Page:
lsof is your friend
By default it will show all open files, but you can get open files for a user:
lsof -u alowe (showing all open files for alowe)
or a process
lsof -p 123,456 (showing all open files for process numbers 123 and 456)
or a particular file
lsof /home/alowe/myfile (shows processes with /home/alowe/myfile open)
I do not think this always works for data files, as some applications only open the file when they want to read from or write to the file, closing the file while the user edits it... so on open, they open the file, then read, then close the file, after that when the user chooses to save the file, the process opens the file, writes out the data, and closes it.
If a file should be only opened and edited by one user the process should probably lock the file while the process runs.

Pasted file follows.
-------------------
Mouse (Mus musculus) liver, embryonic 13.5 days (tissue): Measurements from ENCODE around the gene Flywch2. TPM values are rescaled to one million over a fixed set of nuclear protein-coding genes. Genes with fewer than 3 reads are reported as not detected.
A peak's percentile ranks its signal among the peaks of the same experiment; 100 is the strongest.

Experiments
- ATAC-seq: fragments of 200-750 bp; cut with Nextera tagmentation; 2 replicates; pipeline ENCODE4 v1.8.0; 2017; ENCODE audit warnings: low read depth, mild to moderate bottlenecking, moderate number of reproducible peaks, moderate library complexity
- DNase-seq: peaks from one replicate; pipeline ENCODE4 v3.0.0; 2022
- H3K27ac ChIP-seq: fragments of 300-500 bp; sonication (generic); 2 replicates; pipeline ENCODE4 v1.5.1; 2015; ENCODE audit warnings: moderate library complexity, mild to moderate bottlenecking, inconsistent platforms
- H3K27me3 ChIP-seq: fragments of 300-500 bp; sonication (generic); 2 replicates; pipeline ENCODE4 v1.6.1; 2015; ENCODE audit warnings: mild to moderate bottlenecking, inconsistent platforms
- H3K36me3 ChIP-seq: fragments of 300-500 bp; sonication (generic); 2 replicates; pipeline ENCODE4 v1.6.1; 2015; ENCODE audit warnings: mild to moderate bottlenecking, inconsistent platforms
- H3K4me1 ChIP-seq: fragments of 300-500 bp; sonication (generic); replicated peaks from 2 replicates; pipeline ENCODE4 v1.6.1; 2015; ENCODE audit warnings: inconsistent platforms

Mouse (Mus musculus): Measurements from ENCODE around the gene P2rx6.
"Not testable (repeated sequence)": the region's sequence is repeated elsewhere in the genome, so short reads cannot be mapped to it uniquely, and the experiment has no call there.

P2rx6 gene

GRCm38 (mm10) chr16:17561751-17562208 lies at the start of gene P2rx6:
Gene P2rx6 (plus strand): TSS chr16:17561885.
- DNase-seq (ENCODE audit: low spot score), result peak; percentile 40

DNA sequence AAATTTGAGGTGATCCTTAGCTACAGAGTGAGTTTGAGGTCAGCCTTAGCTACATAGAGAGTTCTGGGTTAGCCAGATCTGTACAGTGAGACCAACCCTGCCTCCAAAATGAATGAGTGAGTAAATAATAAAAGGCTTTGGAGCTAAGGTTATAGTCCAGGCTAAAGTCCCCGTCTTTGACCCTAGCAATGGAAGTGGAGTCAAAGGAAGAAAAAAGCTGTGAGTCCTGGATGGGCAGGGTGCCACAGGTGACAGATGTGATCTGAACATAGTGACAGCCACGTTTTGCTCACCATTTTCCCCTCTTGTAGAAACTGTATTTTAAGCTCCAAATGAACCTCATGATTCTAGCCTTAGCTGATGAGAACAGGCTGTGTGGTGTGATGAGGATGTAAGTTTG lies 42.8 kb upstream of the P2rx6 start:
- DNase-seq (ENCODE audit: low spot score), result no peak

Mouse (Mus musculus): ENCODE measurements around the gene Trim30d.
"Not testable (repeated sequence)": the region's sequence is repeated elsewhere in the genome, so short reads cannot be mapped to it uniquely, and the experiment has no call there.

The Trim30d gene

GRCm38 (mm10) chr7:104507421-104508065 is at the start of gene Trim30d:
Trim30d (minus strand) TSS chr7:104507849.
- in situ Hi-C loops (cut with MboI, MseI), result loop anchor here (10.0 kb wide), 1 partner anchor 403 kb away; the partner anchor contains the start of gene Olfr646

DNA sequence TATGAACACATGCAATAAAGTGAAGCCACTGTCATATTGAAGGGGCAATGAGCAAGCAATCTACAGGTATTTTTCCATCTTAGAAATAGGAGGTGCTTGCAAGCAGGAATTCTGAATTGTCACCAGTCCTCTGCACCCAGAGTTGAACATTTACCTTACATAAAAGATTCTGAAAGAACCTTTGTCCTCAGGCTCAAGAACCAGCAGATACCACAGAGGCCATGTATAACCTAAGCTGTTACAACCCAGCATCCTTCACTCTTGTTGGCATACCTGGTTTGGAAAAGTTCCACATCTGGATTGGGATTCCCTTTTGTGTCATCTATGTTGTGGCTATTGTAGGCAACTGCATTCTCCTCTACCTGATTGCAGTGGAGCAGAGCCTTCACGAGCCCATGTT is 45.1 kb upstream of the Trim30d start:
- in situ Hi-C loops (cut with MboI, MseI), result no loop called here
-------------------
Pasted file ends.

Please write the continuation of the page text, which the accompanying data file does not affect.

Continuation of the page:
I know my text editor (Kate) will open the file, and I can open it in another editor, and kate will warn me that another process has changed the file (and give me alist of options (replace, save as, drop changes), but it uses timestamps, etc to determine this, and nothing stops the second process from editing the file.
I mention these last notes because you mention text files, and they are probably not under the /proc file system because they are not technically open, just being edited by a process, but not in use.
Hope this helps